Altera formed the Altera Foundation in 2011 specifically to fund STEM-related organizations. The Altera Foundation has already committed $595,000 to several STEM-specific awards from October 2012 to December 2013 alone. The foundation is built on the belief that innovation enables the betterment of individuals, communities, and society.
Adopted an elementary school: The Altera Foundation gave a $500,000 multiyear grant to establish Hughes Elementary in Santa Clara, Calif., as a technology-based learning environment for its 500 students and a technology center for the entire school district. Started In October 2012, the three-year program has outfitted classes with electronic SMART boards and provided curriculum training that allows teachers to pull in content from the Web using these boards. Because of the new way of teaching, the school has seen higher test success in math and science.
Fundraisers: In September 2013, Altera hosted its inaugural Altera Foundation Cup (AFC) for Resource Area for Teaching (RAFT), a non-profit organization that provides creative educational activities for teachers in STEM and other programs. RAFT serves 7,300 educators and 630,000 students each year in the Bay Area. The Altera Foundation Cup charity golf tournament in September and raised $30,000, with participation from executives, employees, partners, distributors, and customers. It will be an annual event.
Grants: In October 2013, the Altera Foundation awarded a $60,000, two-year grant to ALearn, a non-profit organization that supports math and college readiness programs. The grant was made specifically to support STEM programs in the San Jose Unified School District. The grant is still very new, but will be used to create a college-bound mindset and skill set among at-risk 6th and 7th grade students at Burnett and Hoover Middle Schools. It will do this by training teachers to use technology in teaching and by blending textbook and online learning and hands-on activities, incorporating a college readiness curriculum.
Supporting a school robotics team: In November 2013, the Altera Foundation awarded $5,000 to an Austin Texas robotics program at a public high school, the Austin Liberal Arts and Science Academy, to fund the 3D printer the team will use to create parts for the robots they build. Altera also has engineers located at its Austin corporate office location who will help the students in these efforts. The program requires high school students to visit schools in underprivileged areas to hold hands-on science and robotics mini-camps for those who might not otherwise be exposed to the greater career possibilities that science and math have to offer. Altera mentors used the 3D printer to make kits for the SMART Camp held this fall at Wooten Elementary School. The team is beginning to design their robots for the competitions that begin early next year.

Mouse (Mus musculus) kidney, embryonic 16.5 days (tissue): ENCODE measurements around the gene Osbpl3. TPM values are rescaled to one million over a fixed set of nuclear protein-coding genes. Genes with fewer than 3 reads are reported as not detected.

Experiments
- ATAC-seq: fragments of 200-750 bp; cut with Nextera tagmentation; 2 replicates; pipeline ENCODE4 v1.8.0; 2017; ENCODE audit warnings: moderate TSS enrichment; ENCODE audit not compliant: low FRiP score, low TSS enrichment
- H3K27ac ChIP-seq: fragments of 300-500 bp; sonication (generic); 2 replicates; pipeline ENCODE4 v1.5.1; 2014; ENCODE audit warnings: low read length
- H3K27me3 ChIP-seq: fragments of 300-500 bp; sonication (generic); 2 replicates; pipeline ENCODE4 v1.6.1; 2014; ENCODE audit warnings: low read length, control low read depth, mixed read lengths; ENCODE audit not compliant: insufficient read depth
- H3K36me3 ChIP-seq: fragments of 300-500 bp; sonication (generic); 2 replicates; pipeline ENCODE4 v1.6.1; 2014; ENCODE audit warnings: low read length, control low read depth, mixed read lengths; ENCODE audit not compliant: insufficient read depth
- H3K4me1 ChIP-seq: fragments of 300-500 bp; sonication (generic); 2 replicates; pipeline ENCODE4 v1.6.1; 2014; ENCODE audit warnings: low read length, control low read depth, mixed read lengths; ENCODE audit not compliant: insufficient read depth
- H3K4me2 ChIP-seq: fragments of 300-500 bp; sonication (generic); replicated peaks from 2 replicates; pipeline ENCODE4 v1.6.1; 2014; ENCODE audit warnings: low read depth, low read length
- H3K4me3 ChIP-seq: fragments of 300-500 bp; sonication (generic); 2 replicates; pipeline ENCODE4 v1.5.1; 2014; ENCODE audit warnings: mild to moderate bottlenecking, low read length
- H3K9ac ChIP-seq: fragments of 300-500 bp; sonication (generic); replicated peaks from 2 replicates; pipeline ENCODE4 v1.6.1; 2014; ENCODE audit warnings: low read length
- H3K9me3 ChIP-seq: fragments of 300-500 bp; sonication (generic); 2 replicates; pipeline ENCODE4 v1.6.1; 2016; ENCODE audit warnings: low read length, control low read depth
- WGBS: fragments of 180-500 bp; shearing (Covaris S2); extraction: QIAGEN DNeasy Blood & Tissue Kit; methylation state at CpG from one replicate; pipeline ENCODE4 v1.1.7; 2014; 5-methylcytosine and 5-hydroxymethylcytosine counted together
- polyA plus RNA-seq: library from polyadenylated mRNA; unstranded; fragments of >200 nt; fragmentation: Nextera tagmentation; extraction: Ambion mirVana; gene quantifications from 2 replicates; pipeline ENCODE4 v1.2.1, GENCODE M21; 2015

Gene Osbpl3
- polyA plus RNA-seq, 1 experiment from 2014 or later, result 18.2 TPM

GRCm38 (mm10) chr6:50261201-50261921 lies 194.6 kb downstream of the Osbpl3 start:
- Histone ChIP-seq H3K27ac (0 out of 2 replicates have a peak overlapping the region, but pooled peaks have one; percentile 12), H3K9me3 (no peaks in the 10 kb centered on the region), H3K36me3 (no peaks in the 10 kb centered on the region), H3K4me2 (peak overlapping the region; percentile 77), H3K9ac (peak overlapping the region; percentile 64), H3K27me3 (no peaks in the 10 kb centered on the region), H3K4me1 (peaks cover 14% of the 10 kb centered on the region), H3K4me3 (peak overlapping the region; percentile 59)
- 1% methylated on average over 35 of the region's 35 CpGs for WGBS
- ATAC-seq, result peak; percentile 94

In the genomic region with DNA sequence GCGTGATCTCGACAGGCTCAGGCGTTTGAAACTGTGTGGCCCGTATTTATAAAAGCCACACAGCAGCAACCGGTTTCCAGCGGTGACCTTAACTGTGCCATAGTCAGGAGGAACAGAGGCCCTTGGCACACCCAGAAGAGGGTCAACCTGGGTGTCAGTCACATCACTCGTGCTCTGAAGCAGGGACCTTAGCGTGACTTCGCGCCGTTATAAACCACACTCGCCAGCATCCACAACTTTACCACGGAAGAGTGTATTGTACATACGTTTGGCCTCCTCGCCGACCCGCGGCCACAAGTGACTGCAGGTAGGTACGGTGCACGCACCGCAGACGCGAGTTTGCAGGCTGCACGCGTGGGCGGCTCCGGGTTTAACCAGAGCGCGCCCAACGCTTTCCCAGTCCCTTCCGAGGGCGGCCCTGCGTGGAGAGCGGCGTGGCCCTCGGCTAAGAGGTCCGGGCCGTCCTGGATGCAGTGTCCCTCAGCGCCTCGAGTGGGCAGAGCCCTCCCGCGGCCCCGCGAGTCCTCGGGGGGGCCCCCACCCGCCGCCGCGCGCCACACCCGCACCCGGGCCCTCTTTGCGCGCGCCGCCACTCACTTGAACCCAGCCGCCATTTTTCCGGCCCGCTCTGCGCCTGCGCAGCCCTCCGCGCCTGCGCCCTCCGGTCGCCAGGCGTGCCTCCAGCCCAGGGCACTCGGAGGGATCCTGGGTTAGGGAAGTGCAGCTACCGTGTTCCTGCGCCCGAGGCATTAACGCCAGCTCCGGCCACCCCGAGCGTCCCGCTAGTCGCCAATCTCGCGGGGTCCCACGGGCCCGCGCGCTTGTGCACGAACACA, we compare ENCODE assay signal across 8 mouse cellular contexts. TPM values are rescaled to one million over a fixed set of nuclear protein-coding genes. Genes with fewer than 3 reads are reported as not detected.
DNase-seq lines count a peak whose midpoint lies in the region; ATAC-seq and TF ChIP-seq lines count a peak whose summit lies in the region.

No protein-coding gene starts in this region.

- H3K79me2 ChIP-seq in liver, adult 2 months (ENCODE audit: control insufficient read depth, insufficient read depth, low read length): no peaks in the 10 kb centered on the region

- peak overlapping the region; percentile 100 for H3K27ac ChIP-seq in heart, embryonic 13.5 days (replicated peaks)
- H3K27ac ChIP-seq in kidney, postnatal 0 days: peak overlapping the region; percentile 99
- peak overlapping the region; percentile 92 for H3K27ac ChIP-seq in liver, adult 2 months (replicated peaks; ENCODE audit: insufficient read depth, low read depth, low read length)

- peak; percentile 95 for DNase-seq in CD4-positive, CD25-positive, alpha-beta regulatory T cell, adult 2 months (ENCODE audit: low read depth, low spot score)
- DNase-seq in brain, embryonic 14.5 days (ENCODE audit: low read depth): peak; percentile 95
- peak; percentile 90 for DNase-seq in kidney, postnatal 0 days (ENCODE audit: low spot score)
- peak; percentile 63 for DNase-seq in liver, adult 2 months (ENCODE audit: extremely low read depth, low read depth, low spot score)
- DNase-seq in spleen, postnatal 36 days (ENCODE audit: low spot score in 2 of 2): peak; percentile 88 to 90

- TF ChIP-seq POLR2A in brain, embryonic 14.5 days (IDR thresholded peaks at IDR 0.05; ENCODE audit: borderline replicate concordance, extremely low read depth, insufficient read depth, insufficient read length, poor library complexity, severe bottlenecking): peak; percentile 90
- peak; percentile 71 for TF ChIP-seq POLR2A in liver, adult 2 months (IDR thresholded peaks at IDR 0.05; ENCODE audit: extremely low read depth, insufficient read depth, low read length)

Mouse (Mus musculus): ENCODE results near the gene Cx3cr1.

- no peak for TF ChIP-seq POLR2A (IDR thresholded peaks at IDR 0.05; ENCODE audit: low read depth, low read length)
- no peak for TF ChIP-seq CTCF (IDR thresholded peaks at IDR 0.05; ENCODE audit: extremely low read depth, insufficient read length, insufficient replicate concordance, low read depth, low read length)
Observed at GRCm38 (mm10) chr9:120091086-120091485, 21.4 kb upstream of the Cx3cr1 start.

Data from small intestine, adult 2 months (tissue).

Motivated employee volunteers: Altera employees have actively volunteered in more than 60 organizations, and play a role in supporting STEM education by giving their own time and money, which Altera matches. Last year, Altera employees conducted weekly tutoring with We Teach Science, connecting struggling math students with math-savvy employees with a web-based audio connection and interactive tablet. Results: Students in the program have improved their passing grades on standardized tests by 57% when compared to their peers who have not been tutored.
If you are interested in FIRST robotics, here is a story on EDN that talks about this year's FRC competition, where competitors have to complete their robot in a short time window. And, here's another story (shameless plug) that profiles the team my daughter competes with in FIRST Robotics FTC competition.
NI has also been involved with LEGO competitions, to the point where students use LabVIEW-based software to control robots. I recall an exhibit severalyears ago at the Boston Museum of Science on Lego Mindstorms.
Having witnessed the F.I.R.S.T. competions first-hand (sorry!), and as a mentor to Team 293 SPIKE, I would hands-down go with National Instruments. Their contributions to the electronic control and interface features on the robot challenges let high school students (and even some 8th-graders) gain the satisfaction, experience, and fun of creating a robot that they can control and be proud of.
David Patterson, known for his pioneering research that led to RAID, clusters and more, is part of a team at UC Berkeley that recently made its RISC-V processor architecture an open source hardware offering. We talk with Patterson and one of his colleagues behind the effort about the opportunities they see, what new kinds of designs they hope to enable and what it means for today’s commercial processor giants such as Intel, ARM and Imagination Technologies.